27 How long shall I bear with this evil congregation, which murmur against me? I have heard the murmurings of the children of Israel, which they murmur against me.

    28 Say unto them, As truly as I live, saith the LORD, as ye have spoken in mine ears, so will I do to you:

    29 your carcasses shall fall in this wilderness, and all that were numbered of you, according to your whole number, from twenty years old and upward, which have murmured against me,

    30 doubtless ye shall not come into the land, concerning which I sware to make you dwell therein, save Caleb the son of Jephun’neh, and Joshua the son of Nun.

    31 But your little ones, which ye said should be a prey, them will I bring in, and they shall know the land which ye have despised.

    32 But as for you, your carcasses, they shall fall in this wilderness.

    33 And your children shall wander in the wilderness forty years, and bear your whoredoms, until your carcasses be wasted in the wilderness.

    34 After the number of the days in which ye searched the land, even forty days, each day for a year, shall ye bear your iniquities, even forty years, and ye shall know my breach of promise.

    35 I the LORD have said, I will surely do it unto all this evil congregation, that are gathered together against me: in this wilderness they shall be consumed, and there they shall die.

  4. Ioann

    BTW, I’m really irked by this idea about a rock following us around while we sin, rebel and wander in the wilderness. Something inside of me tells me that we Orthodox Christians might be better off doing the following part…following the Rock which is Christ than having it the other way around.

  5. Fr. Ted

    You may not like St. Paul’s metaphor about the Rock who is Christ following the people of God, and you may prefer the Old Testament version of events rather than the New Testament’s interpretation of those events, but that Rock did follow the Israelites throughout all their rebellions, including the rebellion of Moses which prevented him from entering the promised land. And no I did not forget the next verse in 1 Cor 10 – I was quite aware that anyone who would look up vs 4 would see vs. 5 and the following verses and maybe would recognize how much like the Israelites the OCA has been.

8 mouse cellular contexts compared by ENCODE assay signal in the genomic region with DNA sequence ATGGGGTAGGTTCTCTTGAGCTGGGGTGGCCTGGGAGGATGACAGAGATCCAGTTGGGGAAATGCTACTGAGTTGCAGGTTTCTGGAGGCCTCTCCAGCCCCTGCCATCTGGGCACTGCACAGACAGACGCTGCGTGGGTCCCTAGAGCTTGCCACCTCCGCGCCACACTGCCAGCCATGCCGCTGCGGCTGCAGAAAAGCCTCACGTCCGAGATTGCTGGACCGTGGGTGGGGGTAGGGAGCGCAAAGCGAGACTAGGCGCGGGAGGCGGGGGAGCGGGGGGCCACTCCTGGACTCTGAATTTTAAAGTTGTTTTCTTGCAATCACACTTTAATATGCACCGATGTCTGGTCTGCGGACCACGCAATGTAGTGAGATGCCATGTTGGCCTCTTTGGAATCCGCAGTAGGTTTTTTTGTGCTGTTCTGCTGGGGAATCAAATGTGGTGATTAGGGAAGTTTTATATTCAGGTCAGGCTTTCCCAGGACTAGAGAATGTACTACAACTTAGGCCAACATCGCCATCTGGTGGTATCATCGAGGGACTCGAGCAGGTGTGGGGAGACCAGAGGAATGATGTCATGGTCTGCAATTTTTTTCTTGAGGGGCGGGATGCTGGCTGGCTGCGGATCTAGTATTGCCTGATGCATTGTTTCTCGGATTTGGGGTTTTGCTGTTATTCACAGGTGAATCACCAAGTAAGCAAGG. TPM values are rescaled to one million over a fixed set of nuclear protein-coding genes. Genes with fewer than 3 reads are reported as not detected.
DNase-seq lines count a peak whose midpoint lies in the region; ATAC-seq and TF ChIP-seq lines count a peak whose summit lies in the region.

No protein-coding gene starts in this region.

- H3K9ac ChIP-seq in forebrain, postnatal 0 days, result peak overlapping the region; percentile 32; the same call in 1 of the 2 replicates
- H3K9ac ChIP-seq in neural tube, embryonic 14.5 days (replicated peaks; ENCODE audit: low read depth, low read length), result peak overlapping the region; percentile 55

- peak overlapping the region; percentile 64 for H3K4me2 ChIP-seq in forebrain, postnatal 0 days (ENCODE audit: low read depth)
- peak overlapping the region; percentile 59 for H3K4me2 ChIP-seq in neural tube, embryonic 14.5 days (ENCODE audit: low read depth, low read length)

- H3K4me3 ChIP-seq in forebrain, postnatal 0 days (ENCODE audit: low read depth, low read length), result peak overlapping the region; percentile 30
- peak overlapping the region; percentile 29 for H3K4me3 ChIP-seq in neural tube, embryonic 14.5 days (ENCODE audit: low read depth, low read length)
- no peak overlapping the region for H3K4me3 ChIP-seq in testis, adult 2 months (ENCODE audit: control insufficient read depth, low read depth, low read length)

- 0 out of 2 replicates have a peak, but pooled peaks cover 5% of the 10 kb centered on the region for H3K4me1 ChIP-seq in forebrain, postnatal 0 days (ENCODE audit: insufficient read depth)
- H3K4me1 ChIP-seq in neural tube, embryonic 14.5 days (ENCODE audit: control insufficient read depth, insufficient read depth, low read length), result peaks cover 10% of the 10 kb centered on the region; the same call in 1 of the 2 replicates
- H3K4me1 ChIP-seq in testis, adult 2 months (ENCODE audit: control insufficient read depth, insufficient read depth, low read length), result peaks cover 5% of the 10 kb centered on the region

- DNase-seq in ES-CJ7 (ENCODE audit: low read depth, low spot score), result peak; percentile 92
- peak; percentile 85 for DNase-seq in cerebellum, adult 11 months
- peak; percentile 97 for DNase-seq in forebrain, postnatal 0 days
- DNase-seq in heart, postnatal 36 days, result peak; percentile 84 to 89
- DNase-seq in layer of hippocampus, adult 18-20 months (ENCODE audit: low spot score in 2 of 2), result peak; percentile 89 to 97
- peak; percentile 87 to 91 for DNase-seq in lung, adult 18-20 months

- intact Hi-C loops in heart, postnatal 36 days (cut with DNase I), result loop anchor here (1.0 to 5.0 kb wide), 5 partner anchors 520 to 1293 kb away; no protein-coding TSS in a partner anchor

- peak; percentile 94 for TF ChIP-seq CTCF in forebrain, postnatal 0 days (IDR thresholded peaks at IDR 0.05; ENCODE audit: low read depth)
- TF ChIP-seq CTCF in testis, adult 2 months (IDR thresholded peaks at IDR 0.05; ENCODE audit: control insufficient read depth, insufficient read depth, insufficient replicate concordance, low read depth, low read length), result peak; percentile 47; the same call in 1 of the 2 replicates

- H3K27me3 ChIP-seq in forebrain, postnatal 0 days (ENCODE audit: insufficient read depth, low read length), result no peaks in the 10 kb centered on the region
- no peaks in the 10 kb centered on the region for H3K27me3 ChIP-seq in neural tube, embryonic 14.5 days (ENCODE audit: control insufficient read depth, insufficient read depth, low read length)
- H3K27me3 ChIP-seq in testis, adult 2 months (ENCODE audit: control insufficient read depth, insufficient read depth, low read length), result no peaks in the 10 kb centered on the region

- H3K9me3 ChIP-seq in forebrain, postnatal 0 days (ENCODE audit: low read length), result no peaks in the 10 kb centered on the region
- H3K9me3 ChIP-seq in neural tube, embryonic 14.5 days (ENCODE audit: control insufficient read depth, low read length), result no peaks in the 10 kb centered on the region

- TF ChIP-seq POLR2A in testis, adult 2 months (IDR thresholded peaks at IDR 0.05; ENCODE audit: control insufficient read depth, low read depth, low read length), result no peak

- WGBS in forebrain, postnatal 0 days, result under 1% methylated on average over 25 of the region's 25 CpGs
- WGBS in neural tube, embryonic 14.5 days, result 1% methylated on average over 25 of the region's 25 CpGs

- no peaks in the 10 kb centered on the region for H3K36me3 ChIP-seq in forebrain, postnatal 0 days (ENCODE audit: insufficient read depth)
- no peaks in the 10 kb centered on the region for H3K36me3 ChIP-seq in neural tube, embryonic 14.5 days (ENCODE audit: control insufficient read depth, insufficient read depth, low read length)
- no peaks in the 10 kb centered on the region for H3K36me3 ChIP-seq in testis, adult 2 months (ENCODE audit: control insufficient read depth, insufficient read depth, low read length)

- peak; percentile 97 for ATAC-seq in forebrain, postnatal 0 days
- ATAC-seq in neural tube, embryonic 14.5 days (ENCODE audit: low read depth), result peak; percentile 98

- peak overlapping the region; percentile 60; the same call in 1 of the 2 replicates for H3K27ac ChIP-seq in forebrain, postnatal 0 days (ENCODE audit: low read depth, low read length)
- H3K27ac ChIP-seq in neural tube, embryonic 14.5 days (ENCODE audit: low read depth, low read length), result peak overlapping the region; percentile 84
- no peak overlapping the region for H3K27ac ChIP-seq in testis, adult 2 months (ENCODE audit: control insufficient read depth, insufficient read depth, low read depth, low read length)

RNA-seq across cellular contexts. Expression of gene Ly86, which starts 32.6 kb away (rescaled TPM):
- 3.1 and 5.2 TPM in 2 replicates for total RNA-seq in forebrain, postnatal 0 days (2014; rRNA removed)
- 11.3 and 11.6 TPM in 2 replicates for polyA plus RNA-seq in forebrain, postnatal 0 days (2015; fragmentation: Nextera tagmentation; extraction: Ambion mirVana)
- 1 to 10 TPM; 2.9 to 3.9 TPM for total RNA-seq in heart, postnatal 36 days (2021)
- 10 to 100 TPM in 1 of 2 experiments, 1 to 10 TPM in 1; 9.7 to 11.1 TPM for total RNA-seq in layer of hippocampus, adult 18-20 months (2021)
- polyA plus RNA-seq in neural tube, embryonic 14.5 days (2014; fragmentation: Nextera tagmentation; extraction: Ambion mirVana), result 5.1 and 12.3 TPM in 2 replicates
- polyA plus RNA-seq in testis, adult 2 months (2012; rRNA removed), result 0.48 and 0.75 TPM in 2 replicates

The Rock followed the Israelites throughout their 40 years of pruning in the desert – for that is what the 40 years was about, so that all of those who rebelled would die off before they were allowed to enter the Promised Land (except for Caleb and Joshua). God was angry with His people, and Moses interceded with God on behalf of the rebellious people. Moses clearly understood that his salvation lay with the rebellious people, and when he intercedes before God on behalf of God’s chosen people, we see his unique role in salvation. Read the entirety of Numbers 14. Moses is the Christ-like figure, which is exactly part of St. Paul’s argument. And what happened to the Israelites accoring to St. Paul happened as a warning to us (vs. 11).

    You may be irked by the Rock who is Christ following the Orthodox Church through its own rebellions and sins, but you’ll have to take that complaint to St. Paul. We don’t get to pick and choose the images which Scripture presents to us. The image of Christ the Rock following us is in our Scriptures and Tradition. Christ was with God’s people in the very moment of their rebellion toward and rejection of God.

    Following Christ is another Scriptural metaphor – but it is obvious that sometimes when we follow Christ, we are imitating Him, not walking behind Him. In fact sometimes “following” Christ means taking the lead. Christianity is not a passive spectator sport. There are times when we are on the front lines and in the spotlight, and our following Christ means taking the initiative, leading by example, discerning what needs to be done (see Acts 15 for example where the apostles must make a difficult decision and note that no one quotes Jesus or brings up any teaching of his or points to his example. Following Christ meant taking the lead and setting the example, not simply mimicking Christ).